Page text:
Voting is often referred to as a civic duty, yet there is no shortage of Americans who choose not to vote.
People give all sorts of reasons for not voting. The most common reasons are being too busy/having conflicting work or that they were not interested/felt my vote would not count. Illness or disability is also not an uncommon reason for not voting.
Frankly, I don’t put much stock in people’s self-reported reasons for doing or not doing anything. As marketer Clotaire Rapaille – who developed the marketing vision for Hummer – will tell you, people commonly make an instinctual decision then come up with rationalizations to explain it.
But irregardless, many people don’t vote and have stated reasons for not voting. Perhaps some of those people – such as those with illness or disability – literally don’t have the logistic support to vote. But certainly, the majority of non-voters could vote if they tried.
Yet none of this answers the question – is there an obligation to vote?
In many ways voting is irrational. From what I know, I have never been the deciding vote in an election. Given my ideological similarity with those in my ward, city, and state, I am unlikely to ever cast the deciding vote in an election. So, really, in many accurate ways, my vote does not matter.
Of course, if nobody voted that would be a problem. And if no one of my demographic profile – my supposed “voter blocker” – voted that would be a problem, too.
But none of that changes that my own, individual decision to vote is, essentially, irrational. Just as I dismissed people’s reasons for not voting, one could easily dismiss people’s reasons for voting. We have a behavior and we rationalize it afterwards. Perhaps we just invoke terms like civic duty and obligation to make us feel better about this random little deed.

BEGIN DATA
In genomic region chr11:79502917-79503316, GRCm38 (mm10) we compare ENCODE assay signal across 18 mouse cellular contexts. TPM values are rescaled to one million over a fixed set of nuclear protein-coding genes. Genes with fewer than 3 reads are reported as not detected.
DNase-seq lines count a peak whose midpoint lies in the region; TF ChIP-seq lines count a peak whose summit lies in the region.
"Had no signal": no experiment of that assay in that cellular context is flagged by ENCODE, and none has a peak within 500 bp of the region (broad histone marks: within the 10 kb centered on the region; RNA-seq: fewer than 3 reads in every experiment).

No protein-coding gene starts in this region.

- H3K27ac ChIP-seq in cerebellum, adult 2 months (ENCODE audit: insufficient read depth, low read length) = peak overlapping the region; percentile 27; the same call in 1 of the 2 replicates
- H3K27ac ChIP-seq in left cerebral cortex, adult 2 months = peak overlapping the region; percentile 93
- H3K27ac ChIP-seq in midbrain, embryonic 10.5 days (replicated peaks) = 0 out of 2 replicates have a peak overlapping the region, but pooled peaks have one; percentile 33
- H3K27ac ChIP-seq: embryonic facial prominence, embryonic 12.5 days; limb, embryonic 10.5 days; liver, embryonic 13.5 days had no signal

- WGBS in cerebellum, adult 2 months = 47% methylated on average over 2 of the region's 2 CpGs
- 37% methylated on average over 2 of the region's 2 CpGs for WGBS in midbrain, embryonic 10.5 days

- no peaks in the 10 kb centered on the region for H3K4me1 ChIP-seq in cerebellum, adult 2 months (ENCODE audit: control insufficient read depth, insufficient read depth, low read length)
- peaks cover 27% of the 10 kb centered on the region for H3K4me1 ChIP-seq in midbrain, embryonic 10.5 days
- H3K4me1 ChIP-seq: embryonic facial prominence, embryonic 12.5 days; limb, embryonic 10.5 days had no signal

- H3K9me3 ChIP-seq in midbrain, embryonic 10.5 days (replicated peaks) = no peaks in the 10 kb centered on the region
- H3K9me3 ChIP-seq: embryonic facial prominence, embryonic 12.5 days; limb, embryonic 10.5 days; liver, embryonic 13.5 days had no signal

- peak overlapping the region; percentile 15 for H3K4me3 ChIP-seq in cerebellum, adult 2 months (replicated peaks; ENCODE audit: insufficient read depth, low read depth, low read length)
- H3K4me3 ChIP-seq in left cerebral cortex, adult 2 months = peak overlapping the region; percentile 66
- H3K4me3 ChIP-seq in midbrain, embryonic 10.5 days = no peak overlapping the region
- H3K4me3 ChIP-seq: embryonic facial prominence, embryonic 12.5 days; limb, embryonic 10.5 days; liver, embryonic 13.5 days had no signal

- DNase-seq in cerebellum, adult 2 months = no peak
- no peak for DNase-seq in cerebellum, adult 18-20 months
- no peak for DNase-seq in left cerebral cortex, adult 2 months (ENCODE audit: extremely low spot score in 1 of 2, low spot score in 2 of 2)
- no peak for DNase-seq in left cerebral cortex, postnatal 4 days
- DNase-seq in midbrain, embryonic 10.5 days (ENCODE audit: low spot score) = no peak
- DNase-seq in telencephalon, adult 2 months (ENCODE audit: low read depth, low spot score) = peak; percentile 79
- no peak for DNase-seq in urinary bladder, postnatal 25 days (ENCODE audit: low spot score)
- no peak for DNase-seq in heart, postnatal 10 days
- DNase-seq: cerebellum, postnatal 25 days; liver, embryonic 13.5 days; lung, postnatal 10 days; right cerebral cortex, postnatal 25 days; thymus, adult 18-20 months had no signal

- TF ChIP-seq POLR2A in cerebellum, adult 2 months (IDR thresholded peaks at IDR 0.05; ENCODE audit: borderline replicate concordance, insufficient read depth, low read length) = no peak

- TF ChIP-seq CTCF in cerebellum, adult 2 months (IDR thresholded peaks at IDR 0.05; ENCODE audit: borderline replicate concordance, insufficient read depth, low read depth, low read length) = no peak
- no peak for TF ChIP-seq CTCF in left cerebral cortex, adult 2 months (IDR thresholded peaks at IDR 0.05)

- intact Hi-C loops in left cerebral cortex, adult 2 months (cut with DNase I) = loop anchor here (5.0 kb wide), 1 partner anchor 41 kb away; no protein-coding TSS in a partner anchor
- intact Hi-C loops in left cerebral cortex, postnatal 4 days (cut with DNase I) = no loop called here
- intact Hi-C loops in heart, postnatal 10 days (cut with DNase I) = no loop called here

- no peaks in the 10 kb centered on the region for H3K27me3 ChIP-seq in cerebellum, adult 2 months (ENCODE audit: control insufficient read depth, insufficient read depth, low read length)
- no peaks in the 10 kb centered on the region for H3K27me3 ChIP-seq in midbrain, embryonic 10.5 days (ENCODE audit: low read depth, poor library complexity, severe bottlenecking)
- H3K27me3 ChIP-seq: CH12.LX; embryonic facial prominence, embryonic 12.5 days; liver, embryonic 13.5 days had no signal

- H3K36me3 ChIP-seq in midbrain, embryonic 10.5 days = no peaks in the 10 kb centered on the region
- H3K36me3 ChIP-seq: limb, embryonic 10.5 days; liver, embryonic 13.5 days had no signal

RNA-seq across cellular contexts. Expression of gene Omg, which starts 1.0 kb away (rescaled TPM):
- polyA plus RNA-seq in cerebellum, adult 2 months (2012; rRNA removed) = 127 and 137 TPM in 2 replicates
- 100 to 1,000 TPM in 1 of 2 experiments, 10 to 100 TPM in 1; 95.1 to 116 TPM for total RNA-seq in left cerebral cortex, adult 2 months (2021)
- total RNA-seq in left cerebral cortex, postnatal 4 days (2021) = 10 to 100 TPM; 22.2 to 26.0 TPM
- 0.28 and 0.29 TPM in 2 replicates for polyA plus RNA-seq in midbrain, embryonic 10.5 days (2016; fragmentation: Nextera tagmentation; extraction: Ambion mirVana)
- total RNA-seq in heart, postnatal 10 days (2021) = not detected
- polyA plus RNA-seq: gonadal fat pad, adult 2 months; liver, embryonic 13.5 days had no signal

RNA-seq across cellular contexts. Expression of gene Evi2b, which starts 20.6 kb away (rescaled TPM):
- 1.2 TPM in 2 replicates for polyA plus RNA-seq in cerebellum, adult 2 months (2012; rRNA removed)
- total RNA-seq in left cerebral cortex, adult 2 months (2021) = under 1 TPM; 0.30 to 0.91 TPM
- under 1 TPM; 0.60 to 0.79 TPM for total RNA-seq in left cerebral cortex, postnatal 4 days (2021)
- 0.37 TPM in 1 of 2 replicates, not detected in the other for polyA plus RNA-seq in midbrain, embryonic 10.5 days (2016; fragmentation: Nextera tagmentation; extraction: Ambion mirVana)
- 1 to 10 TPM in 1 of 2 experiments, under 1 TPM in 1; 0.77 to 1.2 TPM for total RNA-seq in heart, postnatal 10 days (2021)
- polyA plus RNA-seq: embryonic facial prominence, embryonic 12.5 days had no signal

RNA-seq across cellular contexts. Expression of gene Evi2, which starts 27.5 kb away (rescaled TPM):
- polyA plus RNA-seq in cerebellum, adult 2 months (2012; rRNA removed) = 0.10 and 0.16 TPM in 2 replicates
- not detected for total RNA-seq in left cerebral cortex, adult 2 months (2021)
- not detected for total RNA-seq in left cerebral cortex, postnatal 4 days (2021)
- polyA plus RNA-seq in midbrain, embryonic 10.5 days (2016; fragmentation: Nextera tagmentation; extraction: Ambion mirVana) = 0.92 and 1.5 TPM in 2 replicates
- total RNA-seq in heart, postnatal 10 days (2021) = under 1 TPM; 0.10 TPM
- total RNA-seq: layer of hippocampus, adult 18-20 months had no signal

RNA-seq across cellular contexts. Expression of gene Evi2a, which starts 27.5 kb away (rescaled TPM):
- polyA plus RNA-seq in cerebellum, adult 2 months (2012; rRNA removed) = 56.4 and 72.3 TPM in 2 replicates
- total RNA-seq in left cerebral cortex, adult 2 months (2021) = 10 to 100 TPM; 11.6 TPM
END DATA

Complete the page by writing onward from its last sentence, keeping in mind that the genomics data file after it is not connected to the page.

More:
And, still, none of this answers the question – is there an obligation to vote?
I’d like to push this question even further, asking, is there an obligation to be an informed voter? Having an obligation to show up in a cramped room and mindlessly check a few boxes doesn’t seem particularly compelling.
But asking for informed voting is an even greater burden for the individual involved. If I was too busy to vote before, I’m certainly not going to have time to become informed. This demand also raises important questions about what it means to be informed – is the word of a trusted friend enough? What about inferring from party affiliation? What about learning from candidate ads or from the ads of PACs with agendas?
Are you informed if your information is biased?
The answers are entirely unclear.
But does one have an obligation to vote?
Perhaps the question is too narrow. An obligation to show up on designated days and draw some lines? That is uninspiring.
But the doesn’t mean we have no obligation. Anyone who is part of a community benefits from their membership in that community, and anyone who benefits from a community has an obligation to participate in that community.
For me, voting is an essential part of that participation. Even when I’m uninspired by candidates or feel that the system is stuck in a broken status quo. I keep irrationally voting because it is one of many things I do to participate.
I can imagine a society of corruption and rigged elections where refusing to vote could be a more powerful statement than lending legitimacy to the system. But, complain as I might, we don’t seem to be that far gone.
Refusing to vote is not a powerful statement. It is a silent assent. A willingness to be ignored. It is a triumph for those in power, with even less impact than my paltry ballot.
Is there an obligation to vote? Maybe not. But there is an obligation to participate. From inside the system and from outside it. You can do both, and you can do both simultaneously.
And right here, right now, a vote may be a tiny tick in the universe but it is a piece of the larger puzzle, and a piece a good citizen ought to participate in.